As a member of PROs in the US (e.g., AllTrack, ASCAP, BMI, SESAC, Pro Music Rights) or their international equivalents, CMOs (e.g., SABAM, GEMA, PPL), you will get a share of the money collected from the performance of your music.

To stream or download content, the broadcaster needs to obtain licenses for mechanical and performing rights. The applicable split of fees for each territory is set by its respective collecting society.

As a publisher, you can work with multiple PROs and CMOs. However, if you are an author, you are allowed to join only one organization. The process itself is quite straightforward, but you’re generally required to pay a membership fee. After joining, you can upload all your repertoire to the organization’s database and benefit from receiving royalties.

When to register with a PRO or CMO? It’s up to you, but you can consider doing it as soon as you start making music that is publicly available. Each of these organizations might have slightly different rules on how they distribute the royalties and work with artists, so it could be a good idea to familiarize yourself with how they operate before making a decision. It’s worth noting that if you publish the music yourself, you need to register as a writer and a publisher in order to receive both shares of royalties.

Mechanical Rights Organizations (MROs) are independent of PROs and CMOs, and their role is to license mechanical reproduction of the song, as well as collect generated royalties.

Music Supervisors

Having a close relationship with a music supervisor is any artist’s dream. Music supervisors are crucial players in the sync licensing industry: they can work independently, be part of an agency, or work for a production company.

A music supervisor comes as a liaison between the artist or publisher and the production company using the syncs, and they’re responsible for clearing the track that will be used by the producer. There are certain qualities that need to be met for a song to enter the process: it needs to be in line with a creative brief and synchronize with the mood of the video output, and it has to meet the requested budget. In most cases, a supervisor needs to clear both the master and synchronization licenses.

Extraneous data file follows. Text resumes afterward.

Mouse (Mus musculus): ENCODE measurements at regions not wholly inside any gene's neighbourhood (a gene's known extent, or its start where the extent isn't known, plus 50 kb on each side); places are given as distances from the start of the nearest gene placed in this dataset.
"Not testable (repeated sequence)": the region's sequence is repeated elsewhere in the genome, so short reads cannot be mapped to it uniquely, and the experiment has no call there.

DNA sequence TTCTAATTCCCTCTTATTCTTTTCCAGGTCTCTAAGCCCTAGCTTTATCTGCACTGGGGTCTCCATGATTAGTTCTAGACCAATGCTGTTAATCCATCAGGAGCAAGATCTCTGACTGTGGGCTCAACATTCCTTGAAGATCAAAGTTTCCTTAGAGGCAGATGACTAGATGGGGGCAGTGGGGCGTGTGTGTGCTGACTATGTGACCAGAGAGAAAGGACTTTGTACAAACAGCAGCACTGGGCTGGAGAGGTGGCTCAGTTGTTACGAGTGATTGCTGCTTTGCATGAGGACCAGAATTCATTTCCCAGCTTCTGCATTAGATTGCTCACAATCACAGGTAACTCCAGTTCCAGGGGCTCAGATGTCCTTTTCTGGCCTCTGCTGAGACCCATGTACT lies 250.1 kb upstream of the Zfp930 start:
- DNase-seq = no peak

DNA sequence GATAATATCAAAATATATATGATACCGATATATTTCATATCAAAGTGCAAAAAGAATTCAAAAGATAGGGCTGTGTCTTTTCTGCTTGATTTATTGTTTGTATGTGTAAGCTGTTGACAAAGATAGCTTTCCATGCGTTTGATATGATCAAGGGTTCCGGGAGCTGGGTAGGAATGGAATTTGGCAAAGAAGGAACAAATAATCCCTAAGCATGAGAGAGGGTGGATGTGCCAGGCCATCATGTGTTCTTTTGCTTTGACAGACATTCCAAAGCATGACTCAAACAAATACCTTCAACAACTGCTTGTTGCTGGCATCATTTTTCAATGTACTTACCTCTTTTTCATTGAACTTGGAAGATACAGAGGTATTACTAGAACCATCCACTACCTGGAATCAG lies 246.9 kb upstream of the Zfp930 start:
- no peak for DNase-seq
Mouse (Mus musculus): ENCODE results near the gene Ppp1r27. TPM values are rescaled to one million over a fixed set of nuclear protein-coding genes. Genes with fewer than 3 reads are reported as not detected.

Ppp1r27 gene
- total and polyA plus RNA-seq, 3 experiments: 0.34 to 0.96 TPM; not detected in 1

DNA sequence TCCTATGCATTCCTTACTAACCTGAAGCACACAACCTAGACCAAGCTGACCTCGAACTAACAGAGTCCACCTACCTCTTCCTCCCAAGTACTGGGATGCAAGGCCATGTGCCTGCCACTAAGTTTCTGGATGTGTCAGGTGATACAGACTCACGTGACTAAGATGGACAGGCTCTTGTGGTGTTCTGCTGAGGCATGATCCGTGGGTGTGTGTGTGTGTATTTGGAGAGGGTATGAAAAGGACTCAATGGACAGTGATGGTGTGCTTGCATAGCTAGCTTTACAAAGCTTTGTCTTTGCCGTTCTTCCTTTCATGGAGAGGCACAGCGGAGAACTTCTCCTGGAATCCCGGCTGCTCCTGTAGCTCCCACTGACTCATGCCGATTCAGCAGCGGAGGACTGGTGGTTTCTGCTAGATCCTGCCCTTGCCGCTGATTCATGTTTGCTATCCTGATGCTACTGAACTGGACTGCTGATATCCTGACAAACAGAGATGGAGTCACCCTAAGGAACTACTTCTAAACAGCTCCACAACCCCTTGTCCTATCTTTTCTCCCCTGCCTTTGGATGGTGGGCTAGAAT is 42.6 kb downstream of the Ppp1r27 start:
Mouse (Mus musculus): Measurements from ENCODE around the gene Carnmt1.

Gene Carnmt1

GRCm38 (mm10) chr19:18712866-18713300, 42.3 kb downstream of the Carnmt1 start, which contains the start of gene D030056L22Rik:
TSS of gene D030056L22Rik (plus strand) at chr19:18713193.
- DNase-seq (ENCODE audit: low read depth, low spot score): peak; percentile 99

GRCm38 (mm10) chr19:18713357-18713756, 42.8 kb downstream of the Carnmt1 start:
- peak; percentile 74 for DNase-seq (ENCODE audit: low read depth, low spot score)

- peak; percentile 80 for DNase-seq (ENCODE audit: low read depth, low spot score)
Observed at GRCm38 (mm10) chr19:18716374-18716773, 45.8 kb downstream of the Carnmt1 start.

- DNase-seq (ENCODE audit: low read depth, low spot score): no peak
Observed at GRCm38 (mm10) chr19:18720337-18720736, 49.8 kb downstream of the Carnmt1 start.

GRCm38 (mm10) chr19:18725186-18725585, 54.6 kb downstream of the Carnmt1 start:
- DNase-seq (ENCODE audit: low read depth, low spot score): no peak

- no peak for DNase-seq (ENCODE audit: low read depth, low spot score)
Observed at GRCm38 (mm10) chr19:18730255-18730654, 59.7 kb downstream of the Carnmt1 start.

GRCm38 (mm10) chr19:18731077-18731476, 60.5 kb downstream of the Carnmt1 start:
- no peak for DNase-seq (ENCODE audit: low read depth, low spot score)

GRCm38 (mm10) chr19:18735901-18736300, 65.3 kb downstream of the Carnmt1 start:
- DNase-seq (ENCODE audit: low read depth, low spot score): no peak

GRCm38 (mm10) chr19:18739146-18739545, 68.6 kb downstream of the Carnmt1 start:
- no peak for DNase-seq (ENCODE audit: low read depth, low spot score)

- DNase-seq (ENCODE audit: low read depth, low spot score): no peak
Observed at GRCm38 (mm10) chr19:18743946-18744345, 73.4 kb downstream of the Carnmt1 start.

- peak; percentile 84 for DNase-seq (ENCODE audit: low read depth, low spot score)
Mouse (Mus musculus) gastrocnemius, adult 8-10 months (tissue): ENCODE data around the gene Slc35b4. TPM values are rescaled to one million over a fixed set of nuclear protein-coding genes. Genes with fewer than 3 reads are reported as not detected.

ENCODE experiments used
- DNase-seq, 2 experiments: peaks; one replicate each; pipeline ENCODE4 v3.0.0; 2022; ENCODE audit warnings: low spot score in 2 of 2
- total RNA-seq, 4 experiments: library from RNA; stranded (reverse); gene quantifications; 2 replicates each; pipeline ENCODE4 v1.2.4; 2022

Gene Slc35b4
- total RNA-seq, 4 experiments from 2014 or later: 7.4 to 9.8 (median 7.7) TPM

While many producers would love to include soundtracks from top artists in their films or video games, getting syncs from Rolling Stones or Radiohead might be outside their budget range. This is why the sync industry provides many opportunities for indie artists.

If you’re trying to get into the sync business, I recommend that you listen to Ari Herstad talking to top music supervisors and industry pros on how to pitch your music for sync:

How to Pitch Your Music for Sync

With successful music supervisors receiving hundreds of tracks every day, it’s not easy to get their attention. This is why, as an indie musician, you might want to work with a licensing company or an agent.

Licensing Companies and Artist Agents

Due to the complexity of music licensing, it’s rare for an artist to get into sync on their own, and there are a number of third parties that can help you license your music. If you are working with a major record label, they will most likely have their own licensing department, dealing with licensing requests and also being proactive in sourcing your music to music supervisors.

Platforms such as TAXI or Jingle Punks work with independent musicians pitching their music to record labels, music supervisors, publishers, and licensing companies. Essentially, they act as a bridge between media producers and artists.

Music libraries, such as catalogs of music, where producers can search for sounds that will work with their projects. Some of the most popular music sync libraries include BeatStars and EpidemicSound.

Then, you get independent sync agents, supervision agencies, and consultancy firms you can work with. The ecosystem is vast, so do your research before you decide which path works best for your needs.

Final Thoughts

The world of music licensing is complex, to say the least, and it requires deep knowledge and understanding of the legal aspects involved.

However, thanks to the licensing system, you not only safeguard your creative work but also open up new sustainable opportunities for generating revenue from your art. Getting to know the legalities can help you understand when and how much you should be paid for your music, resulting in a diversified revenue stream that will make your life as an artist more rewarding and exciting.

Good luck!

The post What is music licensing? appeared first on Two Story Melody.